Despite my brain farts about bringing the camera with me into Colonial Williamsburg, I managed to get 39 pictures, all but one of which were pretty good. The first four in the above gallery are from Yorktown; the last three are from Historical Jamestowne. I only picked out a few photos to upload.

      TBH, we enjoyed Yorktown and Historic Jamestowne a lot more than we did Colonial Williamsburg, anyway.

      This is our kind of vacation, too. The only problem with this sort of vacation is that no matter how many days I book, thinking it should be enough to see what I want, I always go home thinking I could have used one more day. *sigh*

  3. Stinkycat says:

    I’m so glad you made it to the REAL Jamestown, the dig 🙂 I love that place. I took an intro archaelogy class at UVA by Dr. Kelso in the early 90s and he made the Jamestown discovery shortly thereafter. It really is amazing we were all taught everything was underwater when no one had bothered to dig. I follow their FB, and they are constantly turning up new items. With the dog I guess you couldn’t go into the museum though- the one where you see the bones in the actual grave below you in glass. I haven’t been in maybe 4 years but remember they had a good exhibit up on the forensic anthropology work they had done on the bones and in determining how the people might have died and what they looked like.

    I’m always blown away there at how rough the colonists had it and how they survived. It is inspiring and really makes you appreciate how good we have it.

    I didn’t want to sour your W’burg trip by telling you how much of it is a recreation. The recreated gardens really annoy me. They used to be more wild then in the 1950s I think it went in fashion to make them more formal. I haven’t been there in a long time though. I last went there 15 years ago and ate at some Ye Ole Restaurant and had a very expensive ye olde ham and cheese and it tasted just like a normal ham and cheese and that’s when I gave it up 🙂

    • Rusty says:

      I was wondering about the gardens at the Governor’s Palace. The very first thing I noticed was that they were French style (formal and geometrically laid out), rather than the more “wild and wooly” English style, which seemed all wrong to me. Didn’t bother with the maze. It was in such lousy shape that you could walk right through hedges practically anywhere you wanted, which defeats the purpose. In fact, the center of it was visible from the outside.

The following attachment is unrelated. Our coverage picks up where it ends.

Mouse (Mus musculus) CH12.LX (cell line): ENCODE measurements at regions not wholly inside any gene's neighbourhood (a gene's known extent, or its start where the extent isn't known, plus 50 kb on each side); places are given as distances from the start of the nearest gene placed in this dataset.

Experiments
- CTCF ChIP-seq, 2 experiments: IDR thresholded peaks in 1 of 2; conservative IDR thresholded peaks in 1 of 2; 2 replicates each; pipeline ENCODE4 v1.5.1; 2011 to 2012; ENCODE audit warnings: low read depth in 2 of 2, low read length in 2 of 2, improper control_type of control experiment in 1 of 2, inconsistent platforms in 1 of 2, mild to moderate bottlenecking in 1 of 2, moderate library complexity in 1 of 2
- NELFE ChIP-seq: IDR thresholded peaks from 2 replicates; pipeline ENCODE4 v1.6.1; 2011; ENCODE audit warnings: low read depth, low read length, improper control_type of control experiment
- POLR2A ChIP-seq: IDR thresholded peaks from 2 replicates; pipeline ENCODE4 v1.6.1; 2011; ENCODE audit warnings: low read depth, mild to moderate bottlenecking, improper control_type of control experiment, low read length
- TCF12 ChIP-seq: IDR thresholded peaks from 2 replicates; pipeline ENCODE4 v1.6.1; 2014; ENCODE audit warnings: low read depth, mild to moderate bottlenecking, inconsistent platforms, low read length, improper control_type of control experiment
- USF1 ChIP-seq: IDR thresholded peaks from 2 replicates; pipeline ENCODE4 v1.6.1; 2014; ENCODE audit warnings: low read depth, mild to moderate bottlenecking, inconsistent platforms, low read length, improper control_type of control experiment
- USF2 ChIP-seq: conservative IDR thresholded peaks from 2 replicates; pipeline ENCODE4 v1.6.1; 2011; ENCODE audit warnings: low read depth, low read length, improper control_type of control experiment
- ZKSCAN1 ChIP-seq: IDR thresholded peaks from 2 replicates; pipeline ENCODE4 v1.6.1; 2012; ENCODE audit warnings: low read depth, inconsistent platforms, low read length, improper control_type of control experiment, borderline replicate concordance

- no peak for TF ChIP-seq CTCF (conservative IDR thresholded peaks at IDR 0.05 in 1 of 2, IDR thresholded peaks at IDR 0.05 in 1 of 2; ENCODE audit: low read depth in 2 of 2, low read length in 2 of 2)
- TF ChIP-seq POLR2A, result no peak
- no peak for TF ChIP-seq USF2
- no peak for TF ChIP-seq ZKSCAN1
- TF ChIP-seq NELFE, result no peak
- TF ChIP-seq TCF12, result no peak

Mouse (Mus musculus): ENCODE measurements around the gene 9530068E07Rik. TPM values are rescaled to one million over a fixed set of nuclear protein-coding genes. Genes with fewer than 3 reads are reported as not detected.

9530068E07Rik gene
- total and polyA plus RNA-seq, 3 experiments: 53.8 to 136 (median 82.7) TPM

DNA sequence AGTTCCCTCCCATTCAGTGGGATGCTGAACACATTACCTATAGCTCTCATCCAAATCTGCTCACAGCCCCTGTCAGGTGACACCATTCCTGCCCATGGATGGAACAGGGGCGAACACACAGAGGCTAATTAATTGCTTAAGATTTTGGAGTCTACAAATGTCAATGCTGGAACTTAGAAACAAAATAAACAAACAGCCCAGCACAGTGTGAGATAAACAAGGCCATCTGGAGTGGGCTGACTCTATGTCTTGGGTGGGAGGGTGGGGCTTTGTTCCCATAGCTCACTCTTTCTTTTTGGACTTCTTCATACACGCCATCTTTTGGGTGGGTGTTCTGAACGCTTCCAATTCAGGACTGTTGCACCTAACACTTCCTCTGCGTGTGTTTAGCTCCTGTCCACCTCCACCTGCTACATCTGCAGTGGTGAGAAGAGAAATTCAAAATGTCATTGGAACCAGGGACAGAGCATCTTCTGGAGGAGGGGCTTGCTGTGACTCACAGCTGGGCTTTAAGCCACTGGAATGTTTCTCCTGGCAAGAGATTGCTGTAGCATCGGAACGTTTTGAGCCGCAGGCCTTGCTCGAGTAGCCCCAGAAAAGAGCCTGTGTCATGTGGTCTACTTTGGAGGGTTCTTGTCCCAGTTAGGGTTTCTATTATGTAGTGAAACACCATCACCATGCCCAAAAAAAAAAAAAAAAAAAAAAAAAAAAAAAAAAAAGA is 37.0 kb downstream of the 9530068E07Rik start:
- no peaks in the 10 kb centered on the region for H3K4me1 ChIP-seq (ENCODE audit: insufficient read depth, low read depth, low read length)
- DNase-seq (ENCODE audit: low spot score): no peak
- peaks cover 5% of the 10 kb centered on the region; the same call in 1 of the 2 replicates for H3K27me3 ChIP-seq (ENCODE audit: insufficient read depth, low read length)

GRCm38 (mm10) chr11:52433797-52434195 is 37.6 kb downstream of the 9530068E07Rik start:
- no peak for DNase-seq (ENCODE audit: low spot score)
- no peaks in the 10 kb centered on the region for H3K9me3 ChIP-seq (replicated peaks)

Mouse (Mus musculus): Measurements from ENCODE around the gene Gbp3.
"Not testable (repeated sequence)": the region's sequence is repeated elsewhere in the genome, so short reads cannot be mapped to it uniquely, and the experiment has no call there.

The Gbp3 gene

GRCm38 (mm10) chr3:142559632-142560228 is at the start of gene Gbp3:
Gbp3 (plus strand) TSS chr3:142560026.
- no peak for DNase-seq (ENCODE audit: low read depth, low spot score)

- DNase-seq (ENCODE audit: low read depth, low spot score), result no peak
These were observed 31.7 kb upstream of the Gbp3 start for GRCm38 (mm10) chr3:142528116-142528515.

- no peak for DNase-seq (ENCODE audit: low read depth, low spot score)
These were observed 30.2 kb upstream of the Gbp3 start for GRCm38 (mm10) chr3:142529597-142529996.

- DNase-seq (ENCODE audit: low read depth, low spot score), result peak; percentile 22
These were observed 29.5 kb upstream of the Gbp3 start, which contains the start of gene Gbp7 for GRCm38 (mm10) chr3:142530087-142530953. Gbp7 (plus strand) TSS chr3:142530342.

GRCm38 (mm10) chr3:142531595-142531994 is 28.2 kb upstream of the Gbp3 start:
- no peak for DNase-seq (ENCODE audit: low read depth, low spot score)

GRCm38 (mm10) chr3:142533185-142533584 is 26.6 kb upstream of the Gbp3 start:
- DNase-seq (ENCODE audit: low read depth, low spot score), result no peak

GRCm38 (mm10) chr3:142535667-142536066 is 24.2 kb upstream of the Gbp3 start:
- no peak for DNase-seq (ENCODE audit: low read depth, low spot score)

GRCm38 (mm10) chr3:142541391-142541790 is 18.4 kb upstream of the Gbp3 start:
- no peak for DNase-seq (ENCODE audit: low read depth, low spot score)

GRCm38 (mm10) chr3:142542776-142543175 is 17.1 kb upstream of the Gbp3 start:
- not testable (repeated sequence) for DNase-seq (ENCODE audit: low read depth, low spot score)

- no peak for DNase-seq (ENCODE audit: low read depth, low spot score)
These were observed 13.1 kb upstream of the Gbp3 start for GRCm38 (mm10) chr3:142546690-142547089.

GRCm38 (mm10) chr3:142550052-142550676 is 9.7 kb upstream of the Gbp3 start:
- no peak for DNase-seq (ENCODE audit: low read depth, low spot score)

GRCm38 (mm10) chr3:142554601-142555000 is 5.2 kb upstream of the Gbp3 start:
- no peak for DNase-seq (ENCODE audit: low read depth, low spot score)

• Lepplady says:

      Native Americans survived just fine until those colonists came along and mucked things up. Just saying.
      🙂

      • Rusty says:

        I’d be kinda pissed off if my hunting and fishing grounds got invaded, too.

        • Lepplady says:

          I was half-joking. They say how hard it was for “pioneers” but people go camping and fishing all the time, and there are lots of people very well-versed with inhabiting the wilderness (including the people that already lived here). I mean, what were the settlers before they got off the boat? Mimes? LOL!

          • Rusty says:

            I know you were only half joking. I’m no survivalist, but I can find work arounds for week-long power outages that nobody had in the 1600s. It really is like camping out, but in your own home. Melt snow to gravity flush the toilets, fire up the charcoal grill or the Coleman stove with gasoline to cook dinner, and double-dose on the anti-perspirant. Oh, I’ve done that. Then, I bought a generator. Hey, you use the technology you have at the time!

            Really, I am kidding. Yeah, I could have sorta made it work with 1600s technology, but …

            Jamestown wasn’t the best place to try to live, for many reasons, but kudos to them for making it work for 50+ years

          • Stinkycat says:

            It’s not just that they say how hard it was for “pioneers” — it was.

            There is no comparison between native inhabitants of a land (who weren’t on the shore) and people dropped off on it who were completely ill prepared for the disease, the famine, etc. Perhaps a history read on the Jamestown settlement might help clarify that for you.

            So call me baffled at your snarky comment to the discussion, especially as you seem to know very little about the harsh conditions they endured or their background.